For a number of years, I’ve been running after-school Computing clubs with our children. During these clubs, my aim has been to give children the opportunity to use technology in ways that they might not be able to during their regular ICT lessons in class.
When planning my ICT clubs previously, I had a number of activities in mind, and my original intention was to have a very small group of pupils working on these focussed ICT tasks. I then wanted to add the children’s work to our school website. However, after sending out invitations to the children, I received a huge number of responses. Lots of children were keen to join, and I didn’t want to disappoint anyone by turning them away. So, I had to rethink the practical arrangements for the club.
My main concern was how to teach the number of activities that I had prepared to such a large number of children when I was the only adult in the room! In the end, I decided to create a wiki which would be the children’s main source of information during the clubs, enabling them to work more independently. A wiki is a website which allows people to add and edit pages from any computer connected to the Internet. The wiki was set up using a free service and it was very quick and easy to create the necessary pages. Each page gave instructions for completing one of the ICT challenges that I wanted the children to try. The wiki had step-by-step instructions using text and screenshot images, which the children could then follow during the club. This allowed them to learn how to complete the activities by themselves. It also eased the pressure on me during the club, allowing me to act in a supporting role rather than trying to teach lots of different skills to large numbers of children at once.
The wiki was a fantastic resource, and many of the children went home and used it to try some of the online activities. During the club, the children were also asked to edit the wiki for themselves. When they completed one of the activities, they recorded their achievements on a ‘Register’ page (which I’d also set up previously) to show others what they had completed during their time. They also saved their work (taking their own screenshot images where appropriate) so that I could upload their creations to the school website.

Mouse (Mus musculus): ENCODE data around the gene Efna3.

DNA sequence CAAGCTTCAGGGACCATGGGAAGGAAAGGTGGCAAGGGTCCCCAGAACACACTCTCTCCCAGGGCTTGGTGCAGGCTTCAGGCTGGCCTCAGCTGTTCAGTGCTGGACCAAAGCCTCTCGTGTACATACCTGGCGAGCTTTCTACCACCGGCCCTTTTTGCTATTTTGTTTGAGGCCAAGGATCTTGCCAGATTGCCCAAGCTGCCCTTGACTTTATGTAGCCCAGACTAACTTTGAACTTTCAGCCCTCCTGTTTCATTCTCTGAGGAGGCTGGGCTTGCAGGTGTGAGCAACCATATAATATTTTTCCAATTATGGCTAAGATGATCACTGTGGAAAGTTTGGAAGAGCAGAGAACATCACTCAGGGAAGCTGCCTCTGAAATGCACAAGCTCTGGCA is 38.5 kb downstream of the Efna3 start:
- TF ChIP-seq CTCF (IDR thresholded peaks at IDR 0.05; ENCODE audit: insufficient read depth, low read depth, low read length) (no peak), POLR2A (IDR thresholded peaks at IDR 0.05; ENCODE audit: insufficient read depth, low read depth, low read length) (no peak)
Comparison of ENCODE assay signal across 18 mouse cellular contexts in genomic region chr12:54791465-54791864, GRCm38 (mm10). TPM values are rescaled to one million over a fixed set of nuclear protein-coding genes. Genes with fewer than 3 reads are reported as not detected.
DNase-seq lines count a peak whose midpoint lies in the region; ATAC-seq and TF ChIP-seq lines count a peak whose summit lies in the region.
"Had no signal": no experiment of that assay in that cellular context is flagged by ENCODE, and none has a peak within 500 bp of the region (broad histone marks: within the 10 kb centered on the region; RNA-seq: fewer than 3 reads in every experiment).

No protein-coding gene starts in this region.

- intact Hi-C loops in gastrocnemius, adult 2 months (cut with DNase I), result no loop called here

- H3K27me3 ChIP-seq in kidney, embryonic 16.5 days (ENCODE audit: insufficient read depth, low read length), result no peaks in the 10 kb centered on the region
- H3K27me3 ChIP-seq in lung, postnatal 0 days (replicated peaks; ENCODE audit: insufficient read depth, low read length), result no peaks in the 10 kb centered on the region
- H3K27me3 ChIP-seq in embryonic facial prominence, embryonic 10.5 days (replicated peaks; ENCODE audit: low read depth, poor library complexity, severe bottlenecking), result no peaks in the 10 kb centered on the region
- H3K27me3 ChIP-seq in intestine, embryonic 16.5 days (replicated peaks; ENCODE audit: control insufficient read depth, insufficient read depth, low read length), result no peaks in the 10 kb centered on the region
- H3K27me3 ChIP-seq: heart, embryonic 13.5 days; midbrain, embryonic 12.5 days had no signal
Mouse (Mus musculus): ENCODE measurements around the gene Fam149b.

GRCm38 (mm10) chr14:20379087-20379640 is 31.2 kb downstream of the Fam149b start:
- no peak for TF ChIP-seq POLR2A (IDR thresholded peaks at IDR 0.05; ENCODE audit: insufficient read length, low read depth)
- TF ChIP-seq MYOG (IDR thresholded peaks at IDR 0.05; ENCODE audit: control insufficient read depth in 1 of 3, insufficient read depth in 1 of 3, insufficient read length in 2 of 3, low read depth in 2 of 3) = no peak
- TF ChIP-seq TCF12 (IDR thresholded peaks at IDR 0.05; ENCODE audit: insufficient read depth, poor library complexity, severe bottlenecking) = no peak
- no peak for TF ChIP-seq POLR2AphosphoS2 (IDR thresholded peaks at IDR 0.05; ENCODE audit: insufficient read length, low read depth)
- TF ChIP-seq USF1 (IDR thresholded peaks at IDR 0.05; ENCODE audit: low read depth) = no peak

Some of the children’s activities during the club included:
- Musical composition – we have a range of composition software available to us, but the children particularly enjoyed using Garageband on our Apple computers. By combining the musical loops and building up layers of sounds, they created some songs which sounded quite professional!
- Avatar creation – I found a number of websites which allowed the children to create their own avatars (an avatar is a picture which can be used to represent yourself online). I added links to these sites on the wiki and the children were able to explore them from there. Creating avatars was an extremely popular activity!
- Web generators – Various websites were used to generate logos and other images. The children particularly enjoyed using the graffiti creator to make their own graffiti-style pictures.
- Chatterboxes – the children used software called ‘Crazytalk‘ to turn a still image of a person / animal into a talking character. By highlighting the facial features on the picture, and recording their speech, the photograph was brought to life and made to talk!
- Stick animation – using freely downloadable software (Pivot Stick Animator), the children animated some stick characters. This was particularly enjoyable and many of the children also downloaded the software at home so that they could make animations in their free time.
- One of the sessions in each set of clubs was also devoted to the creation of a ‘big’ project, where everyone worked together on a single task. In the first of these, the children gathered every ball that we could find in school. We then gathered lots of video cameras and filmed our own ‘bouncing ball’ style advert, just like the one used to promote a popular brand of television! In the second of these projects, we travelled around the school with digital cameras taking hundreds of photographs. These were then uploaded to the free Animoto service, where the children made music videos showing off different parts of our school!
Later, we experimented with 2Simple’s 2Do It Yourself software. The program allows children to make their own games and interactive activities. The children really enjoyed making their own platform games using characters of their own creation, or based upon games that they actually play at home. It’s also possible to make your own on screen jigsaw puzzles, quizzes and labelling activities. These could be used to make educational resources for other children, but I gave the children a free choice of what they could do with their games.
Have you tried an ICT club? What activities do your children take part in?